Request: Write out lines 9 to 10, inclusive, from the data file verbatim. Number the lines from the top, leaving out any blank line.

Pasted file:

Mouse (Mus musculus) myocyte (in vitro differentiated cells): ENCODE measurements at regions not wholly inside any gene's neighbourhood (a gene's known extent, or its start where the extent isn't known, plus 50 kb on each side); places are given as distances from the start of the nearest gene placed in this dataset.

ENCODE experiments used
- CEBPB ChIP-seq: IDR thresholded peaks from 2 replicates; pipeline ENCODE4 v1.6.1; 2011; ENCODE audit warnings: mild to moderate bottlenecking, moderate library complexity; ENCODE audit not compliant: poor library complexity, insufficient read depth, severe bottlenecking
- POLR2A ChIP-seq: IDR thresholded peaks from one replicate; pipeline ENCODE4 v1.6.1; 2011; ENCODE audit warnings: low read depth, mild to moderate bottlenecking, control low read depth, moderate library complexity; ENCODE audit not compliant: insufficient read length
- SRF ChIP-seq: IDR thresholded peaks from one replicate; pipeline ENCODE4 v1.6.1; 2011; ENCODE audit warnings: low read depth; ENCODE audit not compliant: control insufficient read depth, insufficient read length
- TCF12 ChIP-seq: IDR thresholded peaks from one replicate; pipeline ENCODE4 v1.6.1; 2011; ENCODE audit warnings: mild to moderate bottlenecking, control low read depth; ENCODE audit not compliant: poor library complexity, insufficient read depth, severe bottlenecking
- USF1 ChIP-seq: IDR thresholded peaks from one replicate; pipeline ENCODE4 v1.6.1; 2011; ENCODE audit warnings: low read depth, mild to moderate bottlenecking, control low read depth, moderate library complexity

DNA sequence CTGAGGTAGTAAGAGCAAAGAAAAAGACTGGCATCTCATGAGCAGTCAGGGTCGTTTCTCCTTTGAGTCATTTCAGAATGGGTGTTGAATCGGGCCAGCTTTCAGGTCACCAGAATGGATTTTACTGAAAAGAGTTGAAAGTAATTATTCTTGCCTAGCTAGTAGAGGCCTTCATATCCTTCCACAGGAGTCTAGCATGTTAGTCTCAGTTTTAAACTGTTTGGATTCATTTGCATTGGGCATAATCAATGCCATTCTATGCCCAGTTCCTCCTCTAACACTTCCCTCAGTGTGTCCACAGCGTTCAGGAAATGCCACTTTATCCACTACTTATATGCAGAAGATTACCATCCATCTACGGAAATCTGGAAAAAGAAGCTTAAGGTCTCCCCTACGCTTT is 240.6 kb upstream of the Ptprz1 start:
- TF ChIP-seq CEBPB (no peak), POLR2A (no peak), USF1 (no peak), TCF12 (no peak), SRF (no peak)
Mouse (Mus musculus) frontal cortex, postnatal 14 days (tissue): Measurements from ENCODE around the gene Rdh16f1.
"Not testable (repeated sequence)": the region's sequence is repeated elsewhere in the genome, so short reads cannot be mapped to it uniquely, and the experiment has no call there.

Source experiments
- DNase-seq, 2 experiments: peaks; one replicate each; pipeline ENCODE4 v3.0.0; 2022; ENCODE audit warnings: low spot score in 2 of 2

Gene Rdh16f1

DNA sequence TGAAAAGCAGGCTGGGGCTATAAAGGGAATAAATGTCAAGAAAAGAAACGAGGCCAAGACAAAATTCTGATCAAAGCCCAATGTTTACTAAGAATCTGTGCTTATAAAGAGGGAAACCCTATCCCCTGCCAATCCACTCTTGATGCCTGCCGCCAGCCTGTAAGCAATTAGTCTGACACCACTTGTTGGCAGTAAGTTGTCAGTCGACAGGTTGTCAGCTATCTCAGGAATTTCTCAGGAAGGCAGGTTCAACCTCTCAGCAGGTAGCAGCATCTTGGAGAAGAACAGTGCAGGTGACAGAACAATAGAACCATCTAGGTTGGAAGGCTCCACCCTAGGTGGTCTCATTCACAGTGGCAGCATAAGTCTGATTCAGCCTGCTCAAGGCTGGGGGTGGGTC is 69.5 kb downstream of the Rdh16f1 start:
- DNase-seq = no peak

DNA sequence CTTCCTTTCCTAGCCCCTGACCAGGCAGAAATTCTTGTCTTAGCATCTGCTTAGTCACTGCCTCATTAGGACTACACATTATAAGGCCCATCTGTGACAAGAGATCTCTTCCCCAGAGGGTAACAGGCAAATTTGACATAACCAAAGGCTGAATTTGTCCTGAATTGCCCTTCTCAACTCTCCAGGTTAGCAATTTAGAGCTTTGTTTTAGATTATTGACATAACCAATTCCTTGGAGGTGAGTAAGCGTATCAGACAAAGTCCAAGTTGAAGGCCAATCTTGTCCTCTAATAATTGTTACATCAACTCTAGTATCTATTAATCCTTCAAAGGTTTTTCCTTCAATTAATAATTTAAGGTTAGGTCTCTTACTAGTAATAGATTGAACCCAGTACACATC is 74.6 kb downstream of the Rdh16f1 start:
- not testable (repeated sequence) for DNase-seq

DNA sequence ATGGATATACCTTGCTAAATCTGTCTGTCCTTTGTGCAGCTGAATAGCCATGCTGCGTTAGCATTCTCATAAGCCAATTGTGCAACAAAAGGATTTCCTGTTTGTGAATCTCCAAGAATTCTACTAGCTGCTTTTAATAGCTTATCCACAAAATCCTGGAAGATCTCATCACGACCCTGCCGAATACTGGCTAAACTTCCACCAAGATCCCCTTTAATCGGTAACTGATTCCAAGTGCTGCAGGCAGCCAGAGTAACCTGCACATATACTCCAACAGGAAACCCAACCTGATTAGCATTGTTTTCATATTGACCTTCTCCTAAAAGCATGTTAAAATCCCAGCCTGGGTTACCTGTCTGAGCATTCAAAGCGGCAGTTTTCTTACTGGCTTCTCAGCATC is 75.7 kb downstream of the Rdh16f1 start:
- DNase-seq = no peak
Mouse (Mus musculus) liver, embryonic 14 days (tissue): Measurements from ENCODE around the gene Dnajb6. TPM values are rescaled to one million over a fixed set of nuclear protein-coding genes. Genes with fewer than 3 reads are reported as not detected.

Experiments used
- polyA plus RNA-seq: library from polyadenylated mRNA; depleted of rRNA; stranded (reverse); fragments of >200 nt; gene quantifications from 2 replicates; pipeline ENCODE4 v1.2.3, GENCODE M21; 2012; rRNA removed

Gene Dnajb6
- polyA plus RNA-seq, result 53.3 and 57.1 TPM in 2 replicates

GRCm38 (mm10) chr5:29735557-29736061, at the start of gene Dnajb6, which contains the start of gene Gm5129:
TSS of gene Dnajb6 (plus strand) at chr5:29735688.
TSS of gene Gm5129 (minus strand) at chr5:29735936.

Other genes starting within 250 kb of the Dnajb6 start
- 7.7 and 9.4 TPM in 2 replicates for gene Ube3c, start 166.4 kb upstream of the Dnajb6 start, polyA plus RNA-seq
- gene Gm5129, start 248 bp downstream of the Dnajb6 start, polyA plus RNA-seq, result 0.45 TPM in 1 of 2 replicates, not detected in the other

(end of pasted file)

- TF ChIP-seq CEBPB (no peak), POLR2A (no peak), USF1 (no peak), TCF12 (no peak), SRF (no peak)
Mouse (Mus musculus) frontal cortex, postnatal 14 days (tissue): Measurements from ENCODE around the gene Rdh16f1.